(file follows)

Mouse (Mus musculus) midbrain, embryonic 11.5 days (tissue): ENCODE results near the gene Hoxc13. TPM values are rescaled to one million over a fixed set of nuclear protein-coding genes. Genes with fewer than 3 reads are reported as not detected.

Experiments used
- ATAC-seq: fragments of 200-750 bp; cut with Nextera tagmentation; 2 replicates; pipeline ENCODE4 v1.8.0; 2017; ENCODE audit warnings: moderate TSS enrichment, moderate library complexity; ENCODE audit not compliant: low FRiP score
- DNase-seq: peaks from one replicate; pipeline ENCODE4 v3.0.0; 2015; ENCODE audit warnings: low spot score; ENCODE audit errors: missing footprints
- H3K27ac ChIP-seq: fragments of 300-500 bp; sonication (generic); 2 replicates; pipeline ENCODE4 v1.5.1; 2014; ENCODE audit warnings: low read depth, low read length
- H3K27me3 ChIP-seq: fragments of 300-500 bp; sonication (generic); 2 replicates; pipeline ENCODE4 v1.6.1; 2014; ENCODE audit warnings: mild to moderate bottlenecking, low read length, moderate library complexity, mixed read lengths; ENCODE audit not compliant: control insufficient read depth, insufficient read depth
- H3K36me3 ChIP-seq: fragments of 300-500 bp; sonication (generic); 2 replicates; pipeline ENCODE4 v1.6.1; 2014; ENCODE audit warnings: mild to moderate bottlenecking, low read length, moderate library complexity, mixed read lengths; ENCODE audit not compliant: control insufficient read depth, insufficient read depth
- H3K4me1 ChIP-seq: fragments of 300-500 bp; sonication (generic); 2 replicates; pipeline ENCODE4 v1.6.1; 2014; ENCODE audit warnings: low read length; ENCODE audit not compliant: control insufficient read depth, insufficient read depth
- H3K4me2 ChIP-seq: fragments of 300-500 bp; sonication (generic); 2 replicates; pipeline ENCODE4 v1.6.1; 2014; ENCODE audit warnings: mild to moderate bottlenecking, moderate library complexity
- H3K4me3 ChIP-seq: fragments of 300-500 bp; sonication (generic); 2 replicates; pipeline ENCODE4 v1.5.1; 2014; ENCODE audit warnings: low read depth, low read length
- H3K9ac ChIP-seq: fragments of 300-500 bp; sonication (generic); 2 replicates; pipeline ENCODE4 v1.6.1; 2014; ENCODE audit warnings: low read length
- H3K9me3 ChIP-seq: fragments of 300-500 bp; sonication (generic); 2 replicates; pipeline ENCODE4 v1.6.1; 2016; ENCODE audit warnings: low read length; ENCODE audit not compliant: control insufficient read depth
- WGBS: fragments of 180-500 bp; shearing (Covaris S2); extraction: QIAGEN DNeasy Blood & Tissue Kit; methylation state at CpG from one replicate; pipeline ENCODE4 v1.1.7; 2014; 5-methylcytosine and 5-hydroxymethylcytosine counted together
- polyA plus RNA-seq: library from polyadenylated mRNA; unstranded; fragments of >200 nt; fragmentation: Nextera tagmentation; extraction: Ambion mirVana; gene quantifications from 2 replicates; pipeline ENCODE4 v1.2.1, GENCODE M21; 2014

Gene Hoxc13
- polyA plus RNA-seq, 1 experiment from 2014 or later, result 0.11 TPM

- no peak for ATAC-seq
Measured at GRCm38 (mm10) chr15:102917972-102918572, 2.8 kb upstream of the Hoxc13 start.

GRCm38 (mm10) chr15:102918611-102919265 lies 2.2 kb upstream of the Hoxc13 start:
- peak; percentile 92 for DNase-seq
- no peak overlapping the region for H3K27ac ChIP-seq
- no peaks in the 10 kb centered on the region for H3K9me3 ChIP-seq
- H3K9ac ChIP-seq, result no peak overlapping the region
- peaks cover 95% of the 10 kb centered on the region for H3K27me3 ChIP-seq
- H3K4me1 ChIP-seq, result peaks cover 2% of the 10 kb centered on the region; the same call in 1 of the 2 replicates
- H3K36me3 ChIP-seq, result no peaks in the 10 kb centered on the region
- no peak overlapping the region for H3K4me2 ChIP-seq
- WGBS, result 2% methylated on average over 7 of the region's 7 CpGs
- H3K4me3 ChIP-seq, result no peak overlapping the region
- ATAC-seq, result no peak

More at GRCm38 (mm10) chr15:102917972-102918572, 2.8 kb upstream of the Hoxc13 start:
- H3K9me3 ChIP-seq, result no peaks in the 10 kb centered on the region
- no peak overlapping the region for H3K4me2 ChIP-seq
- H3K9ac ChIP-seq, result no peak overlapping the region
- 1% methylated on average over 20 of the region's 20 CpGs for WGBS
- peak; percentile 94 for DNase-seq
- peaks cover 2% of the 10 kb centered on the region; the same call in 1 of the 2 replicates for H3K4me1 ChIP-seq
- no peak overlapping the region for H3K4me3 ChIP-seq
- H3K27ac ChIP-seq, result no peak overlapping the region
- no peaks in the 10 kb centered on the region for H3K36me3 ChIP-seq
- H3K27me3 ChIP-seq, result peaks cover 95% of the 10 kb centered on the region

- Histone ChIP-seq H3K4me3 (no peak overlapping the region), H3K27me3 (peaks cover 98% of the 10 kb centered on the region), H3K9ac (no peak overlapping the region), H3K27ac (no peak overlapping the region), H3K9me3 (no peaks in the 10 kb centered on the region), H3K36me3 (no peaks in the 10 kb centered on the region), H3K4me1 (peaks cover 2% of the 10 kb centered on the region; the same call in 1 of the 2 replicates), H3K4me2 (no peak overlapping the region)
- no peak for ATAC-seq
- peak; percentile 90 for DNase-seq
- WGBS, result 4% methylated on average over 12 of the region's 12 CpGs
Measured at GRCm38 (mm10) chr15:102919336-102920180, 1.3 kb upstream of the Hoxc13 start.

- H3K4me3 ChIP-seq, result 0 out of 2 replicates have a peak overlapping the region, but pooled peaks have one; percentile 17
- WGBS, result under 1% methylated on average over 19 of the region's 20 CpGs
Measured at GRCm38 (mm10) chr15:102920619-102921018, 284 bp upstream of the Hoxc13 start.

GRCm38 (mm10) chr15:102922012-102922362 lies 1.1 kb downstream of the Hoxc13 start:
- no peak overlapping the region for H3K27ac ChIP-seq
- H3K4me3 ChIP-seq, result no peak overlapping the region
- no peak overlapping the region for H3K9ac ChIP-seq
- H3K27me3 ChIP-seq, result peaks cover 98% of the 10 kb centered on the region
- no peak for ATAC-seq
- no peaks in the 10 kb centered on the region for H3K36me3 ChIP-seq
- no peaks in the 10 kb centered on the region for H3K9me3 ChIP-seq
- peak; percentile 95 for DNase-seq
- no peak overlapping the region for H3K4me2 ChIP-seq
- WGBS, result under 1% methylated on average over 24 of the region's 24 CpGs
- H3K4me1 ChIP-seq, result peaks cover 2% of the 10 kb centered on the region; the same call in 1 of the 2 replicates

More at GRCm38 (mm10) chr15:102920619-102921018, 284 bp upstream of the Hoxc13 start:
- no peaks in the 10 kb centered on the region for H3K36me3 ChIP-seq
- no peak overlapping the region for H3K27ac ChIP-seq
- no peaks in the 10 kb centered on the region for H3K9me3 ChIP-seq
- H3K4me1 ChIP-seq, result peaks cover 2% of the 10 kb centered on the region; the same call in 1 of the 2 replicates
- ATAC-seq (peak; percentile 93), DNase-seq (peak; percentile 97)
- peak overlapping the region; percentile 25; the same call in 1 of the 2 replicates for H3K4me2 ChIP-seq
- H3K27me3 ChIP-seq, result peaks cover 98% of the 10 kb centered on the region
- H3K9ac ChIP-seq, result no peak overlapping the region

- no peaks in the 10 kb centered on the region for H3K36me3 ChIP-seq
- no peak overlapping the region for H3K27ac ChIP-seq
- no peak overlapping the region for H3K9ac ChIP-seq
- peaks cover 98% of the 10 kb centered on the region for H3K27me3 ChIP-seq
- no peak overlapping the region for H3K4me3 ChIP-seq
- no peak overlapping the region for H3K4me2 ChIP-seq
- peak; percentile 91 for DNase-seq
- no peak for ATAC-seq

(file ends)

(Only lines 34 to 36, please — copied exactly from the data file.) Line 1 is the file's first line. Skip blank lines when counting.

- H3K9ac ChIP-seq, result no peak overlapping the region
- 1% methylated on average over 20 of the region's 20 CpGs for WGBS
- peak; percentile 94 for DNase-seq